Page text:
and thence into a late Ft. Walton characterized by Pinellas Incised
and similar types. From the eastern part of the northwest Florida
area, where the Lake Jackson site is located, these influences made
themselves felt on the central Gulf coast.
There are several arguments which may be used to supplement
the general one advanced above. In the first place the amount of
decorated pottery is significantly less at Safety Harbor than at Lake
Jackson, as is shown below:
Site
Decorated
Plain
lii
Total
Lake Jackson
1028
13.3%
6743 86.7%
7771
Safety Harbor
216
2.8%
7308 97.2%
7524
Total
15,295
Not only is the amount of decoration less at Safety Harbor, but
only about 11.5% of the decorated sherds from Safety Harbor are
Pinellas Incised, whereas 27.8% of the decorated sherds from Lake
Jackson are of this type. This percentage becomes even higher
w'hen we consider that two stages are pooled in the Lake Jackson
figures, one of which shows a dominance of the type.
Can we explain Pinellas Incised as a central Gulf coast type which
diffused northward to the northwest coast? On the basis of these
figures we think not.
Secondly, there is the matter of the paste on which Pinellas In
cised is found. At the Lake Jackson site the type is found on a
coarse contorted grit-tempered paste exactly like that of the majority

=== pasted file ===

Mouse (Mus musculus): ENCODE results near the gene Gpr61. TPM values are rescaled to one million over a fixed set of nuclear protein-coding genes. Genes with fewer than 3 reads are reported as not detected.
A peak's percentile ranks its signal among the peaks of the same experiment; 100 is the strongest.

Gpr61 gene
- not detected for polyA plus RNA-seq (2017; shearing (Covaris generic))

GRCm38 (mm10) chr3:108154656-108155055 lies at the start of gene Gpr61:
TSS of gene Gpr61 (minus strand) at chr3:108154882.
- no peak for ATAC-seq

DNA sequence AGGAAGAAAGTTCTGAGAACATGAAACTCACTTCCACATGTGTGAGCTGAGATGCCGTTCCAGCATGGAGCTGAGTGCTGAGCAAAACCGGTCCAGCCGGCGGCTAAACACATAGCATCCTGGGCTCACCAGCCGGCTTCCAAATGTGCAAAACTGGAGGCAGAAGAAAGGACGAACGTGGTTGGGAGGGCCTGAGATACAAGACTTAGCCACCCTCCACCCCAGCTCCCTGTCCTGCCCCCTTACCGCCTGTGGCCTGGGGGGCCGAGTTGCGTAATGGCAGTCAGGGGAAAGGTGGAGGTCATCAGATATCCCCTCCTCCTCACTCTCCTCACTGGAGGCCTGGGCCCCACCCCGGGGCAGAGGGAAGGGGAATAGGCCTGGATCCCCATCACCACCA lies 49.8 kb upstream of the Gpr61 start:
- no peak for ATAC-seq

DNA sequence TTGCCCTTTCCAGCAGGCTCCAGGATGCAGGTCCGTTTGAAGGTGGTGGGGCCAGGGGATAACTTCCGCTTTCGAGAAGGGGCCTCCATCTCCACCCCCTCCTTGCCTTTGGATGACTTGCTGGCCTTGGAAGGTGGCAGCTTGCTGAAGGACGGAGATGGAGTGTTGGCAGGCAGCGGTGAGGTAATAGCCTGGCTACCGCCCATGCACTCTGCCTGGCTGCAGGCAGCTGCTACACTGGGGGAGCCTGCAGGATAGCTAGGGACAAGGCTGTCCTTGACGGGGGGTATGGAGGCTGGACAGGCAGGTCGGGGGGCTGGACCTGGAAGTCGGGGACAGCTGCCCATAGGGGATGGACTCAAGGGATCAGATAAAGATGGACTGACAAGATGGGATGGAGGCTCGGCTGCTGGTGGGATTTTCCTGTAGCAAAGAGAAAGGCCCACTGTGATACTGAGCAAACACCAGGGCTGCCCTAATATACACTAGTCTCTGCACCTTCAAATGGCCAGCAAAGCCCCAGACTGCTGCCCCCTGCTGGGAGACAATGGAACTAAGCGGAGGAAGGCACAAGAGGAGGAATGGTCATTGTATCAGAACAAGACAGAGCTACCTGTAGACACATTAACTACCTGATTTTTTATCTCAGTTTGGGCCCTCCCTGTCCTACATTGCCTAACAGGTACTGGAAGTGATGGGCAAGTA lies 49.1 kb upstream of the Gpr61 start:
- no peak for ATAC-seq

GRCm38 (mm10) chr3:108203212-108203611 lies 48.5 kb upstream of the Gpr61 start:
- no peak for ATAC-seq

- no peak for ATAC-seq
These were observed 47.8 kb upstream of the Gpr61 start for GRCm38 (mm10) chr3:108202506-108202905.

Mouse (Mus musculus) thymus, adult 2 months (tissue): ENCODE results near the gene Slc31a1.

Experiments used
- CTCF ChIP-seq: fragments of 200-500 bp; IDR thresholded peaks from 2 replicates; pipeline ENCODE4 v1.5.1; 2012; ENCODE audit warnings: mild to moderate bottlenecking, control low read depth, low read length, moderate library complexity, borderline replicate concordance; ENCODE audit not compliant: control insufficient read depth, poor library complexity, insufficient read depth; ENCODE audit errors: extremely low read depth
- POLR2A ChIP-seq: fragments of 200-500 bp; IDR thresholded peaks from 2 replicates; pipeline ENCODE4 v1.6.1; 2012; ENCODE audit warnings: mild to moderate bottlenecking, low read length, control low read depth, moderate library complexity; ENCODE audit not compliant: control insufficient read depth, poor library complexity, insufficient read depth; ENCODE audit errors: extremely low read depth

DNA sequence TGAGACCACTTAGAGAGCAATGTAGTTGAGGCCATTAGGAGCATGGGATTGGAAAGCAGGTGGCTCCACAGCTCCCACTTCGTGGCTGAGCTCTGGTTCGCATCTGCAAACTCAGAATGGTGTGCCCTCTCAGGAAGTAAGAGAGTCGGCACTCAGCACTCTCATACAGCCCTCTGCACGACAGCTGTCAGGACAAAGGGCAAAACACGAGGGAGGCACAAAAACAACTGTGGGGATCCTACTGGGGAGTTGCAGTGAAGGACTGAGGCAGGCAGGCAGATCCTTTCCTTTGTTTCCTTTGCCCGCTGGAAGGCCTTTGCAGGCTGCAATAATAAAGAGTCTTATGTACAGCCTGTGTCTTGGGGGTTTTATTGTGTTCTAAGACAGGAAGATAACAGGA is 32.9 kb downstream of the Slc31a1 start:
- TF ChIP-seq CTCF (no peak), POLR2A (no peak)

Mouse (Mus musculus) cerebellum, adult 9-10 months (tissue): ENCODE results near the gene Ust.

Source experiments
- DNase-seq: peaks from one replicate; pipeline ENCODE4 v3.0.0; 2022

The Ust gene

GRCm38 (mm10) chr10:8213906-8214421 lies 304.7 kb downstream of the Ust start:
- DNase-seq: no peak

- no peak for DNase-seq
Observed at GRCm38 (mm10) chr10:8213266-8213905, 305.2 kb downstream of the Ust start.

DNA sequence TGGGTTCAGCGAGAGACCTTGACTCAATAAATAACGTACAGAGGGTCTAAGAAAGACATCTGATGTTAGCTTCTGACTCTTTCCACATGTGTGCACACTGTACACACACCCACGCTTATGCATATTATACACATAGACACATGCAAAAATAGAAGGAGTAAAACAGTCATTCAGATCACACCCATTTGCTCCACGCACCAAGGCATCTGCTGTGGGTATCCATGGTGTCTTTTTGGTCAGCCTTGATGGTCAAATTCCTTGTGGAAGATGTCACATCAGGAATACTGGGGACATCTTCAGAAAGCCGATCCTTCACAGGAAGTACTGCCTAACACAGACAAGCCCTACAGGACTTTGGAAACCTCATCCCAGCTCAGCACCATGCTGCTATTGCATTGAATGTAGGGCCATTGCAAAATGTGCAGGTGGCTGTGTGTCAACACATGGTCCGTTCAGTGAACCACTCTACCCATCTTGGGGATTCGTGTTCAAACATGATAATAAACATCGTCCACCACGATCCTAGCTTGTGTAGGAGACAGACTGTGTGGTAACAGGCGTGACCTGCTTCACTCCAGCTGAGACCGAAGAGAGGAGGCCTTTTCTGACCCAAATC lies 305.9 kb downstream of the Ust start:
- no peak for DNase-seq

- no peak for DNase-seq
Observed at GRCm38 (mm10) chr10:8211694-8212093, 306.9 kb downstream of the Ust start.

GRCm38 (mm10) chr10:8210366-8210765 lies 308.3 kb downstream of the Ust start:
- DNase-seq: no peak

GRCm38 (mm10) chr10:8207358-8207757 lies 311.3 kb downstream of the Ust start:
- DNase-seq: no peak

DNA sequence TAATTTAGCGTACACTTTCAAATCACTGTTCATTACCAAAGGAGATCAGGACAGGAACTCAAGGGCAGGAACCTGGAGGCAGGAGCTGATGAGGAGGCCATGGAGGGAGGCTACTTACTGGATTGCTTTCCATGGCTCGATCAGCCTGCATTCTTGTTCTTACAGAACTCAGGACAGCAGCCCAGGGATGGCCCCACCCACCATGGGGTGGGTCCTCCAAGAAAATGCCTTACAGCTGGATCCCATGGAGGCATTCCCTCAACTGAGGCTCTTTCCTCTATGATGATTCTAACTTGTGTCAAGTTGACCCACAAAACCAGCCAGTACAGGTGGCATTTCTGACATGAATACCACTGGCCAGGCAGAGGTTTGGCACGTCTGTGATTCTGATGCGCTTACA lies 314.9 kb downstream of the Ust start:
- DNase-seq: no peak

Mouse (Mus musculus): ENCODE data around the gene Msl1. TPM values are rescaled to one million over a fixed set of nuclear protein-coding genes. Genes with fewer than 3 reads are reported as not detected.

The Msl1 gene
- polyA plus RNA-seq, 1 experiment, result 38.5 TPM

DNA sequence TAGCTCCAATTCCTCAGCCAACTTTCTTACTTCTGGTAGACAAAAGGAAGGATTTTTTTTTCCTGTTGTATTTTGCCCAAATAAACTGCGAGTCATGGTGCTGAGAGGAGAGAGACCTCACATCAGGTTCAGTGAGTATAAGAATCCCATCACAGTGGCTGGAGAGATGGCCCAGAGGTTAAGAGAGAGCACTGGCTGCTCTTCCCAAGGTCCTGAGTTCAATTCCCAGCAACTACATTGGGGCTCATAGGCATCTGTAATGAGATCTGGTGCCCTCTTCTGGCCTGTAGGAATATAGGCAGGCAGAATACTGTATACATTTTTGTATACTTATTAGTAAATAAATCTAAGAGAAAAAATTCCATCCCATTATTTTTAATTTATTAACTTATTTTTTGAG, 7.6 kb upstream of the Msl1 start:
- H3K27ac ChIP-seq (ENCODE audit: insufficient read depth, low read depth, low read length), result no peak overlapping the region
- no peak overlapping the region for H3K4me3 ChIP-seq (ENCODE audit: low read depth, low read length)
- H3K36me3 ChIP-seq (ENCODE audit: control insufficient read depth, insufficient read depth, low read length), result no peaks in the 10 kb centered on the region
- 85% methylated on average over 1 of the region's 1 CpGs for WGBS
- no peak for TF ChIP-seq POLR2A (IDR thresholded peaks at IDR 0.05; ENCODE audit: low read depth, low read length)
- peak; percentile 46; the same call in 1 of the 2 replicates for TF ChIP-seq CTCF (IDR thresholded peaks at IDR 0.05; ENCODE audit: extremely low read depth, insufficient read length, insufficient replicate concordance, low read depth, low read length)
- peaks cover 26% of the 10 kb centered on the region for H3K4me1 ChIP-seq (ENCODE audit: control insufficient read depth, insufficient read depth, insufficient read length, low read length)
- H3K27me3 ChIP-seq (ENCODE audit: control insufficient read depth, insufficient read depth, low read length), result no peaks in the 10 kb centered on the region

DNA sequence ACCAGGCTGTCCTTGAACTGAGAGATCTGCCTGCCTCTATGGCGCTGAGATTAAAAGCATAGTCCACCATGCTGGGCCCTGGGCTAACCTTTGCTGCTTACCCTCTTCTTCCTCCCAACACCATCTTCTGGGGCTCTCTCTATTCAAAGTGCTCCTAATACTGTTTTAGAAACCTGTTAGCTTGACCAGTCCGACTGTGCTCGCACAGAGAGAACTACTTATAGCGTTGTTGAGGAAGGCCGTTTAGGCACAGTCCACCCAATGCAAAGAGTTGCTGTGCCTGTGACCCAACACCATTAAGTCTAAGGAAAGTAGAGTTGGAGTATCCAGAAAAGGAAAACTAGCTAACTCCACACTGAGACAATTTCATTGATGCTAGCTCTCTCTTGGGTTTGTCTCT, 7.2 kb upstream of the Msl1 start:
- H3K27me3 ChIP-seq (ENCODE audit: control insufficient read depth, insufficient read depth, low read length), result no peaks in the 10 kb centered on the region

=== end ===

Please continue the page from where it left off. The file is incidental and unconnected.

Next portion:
of the sherds from the site. At Safety Harbor some sherds of Pinel
las Incised are on this same paste, while a few are on the crumbly,
laminated paste so characteristic of the site and classified as Pinellas
Plain. It seems far more probable to regard these few as a motif
34


transfer to the crumbly paste than to regard the more numerous
Lake Jackson specimens as a transfer. It would appear, then, that
the name Pinellas Incised is not too apt.
A northern origin for Pinellas Incised would fit in with other
features of the Safety Harbor Period, particularly the temple mound
and the triangular projectile points, both presumably due to Missis-
sippian influence. In other places one of the authors has expressed
the opinion that Safety Harbor and Ft. Walton both stem from
Weeden Island, which itself probably had areal variations, and are
the result of Mississippi influence through time.53 Safety Harbor,
being further from the source of this influence, would show less
effects at the same time level than would Ft. Walton. Too, all of the
influences did not penetrate simultaneously, or, at least, they were